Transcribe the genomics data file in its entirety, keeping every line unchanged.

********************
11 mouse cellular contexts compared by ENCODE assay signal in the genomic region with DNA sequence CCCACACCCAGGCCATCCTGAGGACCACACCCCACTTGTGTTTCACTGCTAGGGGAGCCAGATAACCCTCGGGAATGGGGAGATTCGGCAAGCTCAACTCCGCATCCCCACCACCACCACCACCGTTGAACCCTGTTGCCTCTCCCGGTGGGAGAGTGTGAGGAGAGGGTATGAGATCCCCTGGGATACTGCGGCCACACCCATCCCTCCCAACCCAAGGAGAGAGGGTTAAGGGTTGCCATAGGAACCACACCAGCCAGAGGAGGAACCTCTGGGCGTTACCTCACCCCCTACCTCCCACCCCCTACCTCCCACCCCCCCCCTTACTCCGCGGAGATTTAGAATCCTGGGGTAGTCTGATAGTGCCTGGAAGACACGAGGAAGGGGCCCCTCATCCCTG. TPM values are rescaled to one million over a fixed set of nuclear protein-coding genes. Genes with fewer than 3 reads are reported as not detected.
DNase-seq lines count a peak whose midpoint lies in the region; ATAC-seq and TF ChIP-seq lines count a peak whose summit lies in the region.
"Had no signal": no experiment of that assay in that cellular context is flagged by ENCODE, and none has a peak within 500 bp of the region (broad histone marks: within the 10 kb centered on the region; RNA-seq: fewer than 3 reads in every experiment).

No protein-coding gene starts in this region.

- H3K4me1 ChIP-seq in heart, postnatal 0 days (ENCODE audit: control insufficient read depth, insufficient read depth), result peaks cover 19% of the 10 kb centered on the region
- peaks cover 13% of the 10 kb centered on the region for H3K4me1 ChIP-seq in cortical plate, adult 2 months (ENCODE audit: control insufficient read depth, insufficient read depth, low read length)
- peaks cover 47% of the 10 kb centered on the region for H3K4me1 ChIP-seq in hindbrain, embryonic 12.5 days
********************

11 mouse cellular contexts compared by ENCODE assay signal in the genomic region with DNA sequence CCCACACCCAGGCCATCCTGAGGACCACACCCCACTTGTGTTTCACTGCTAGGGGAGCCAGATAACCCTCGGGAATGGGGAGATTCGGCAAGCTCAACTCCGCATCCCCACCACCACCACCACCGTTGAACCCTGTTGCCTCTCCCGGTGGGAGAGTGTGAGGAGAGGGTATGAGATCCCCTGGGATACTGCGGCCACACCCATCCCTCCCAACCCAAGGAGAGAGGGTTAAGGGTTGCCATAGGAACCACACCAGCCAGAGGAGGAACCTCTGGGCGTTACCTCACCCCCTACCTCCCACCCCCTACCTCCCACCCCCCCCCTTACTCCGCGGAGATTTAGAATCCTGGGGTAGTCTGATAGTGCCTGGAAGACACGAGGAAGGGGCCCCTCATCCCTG. TPM values are rescaled to one million over a fixed set of nuclear protein-coding genes. Genes with fewer than 3 reads are reported as not detected.
DNase-seq lines count a peak whose midpoint lies in the region; ATAC-seq and TF ChIP-seq lines count a peak whose summit lies in the region.
"Had no signal": no experiment of that assay in that cellular context is flagged by ENCODE, and none has a peak within 500 bp of the region (broad histone marks: within the 10 kb centered on the region; RNA-seq: fewer than 3 reads in every experiment).

No protein-coding gene starts in this region.

- H3K4me1 ChIP-seq in heart, postnatal 0 days (ENCODE audit: control insufficient read depth, insufficient read depth), result peaks cover 19% of the 10 kb centered on the region
- peaks cover 13% of the 10 kb centered on the region for H3K4me1 ChIP-seq in cortical plate, adult 2 months (ENCODE audit: control insufficient read depth, insufficient read depth, low read length)
- peaks cover 47% of the 10 kb centered on the region for H3K4me1 ChIP-seq in hindbrain, embryonic 12.5 days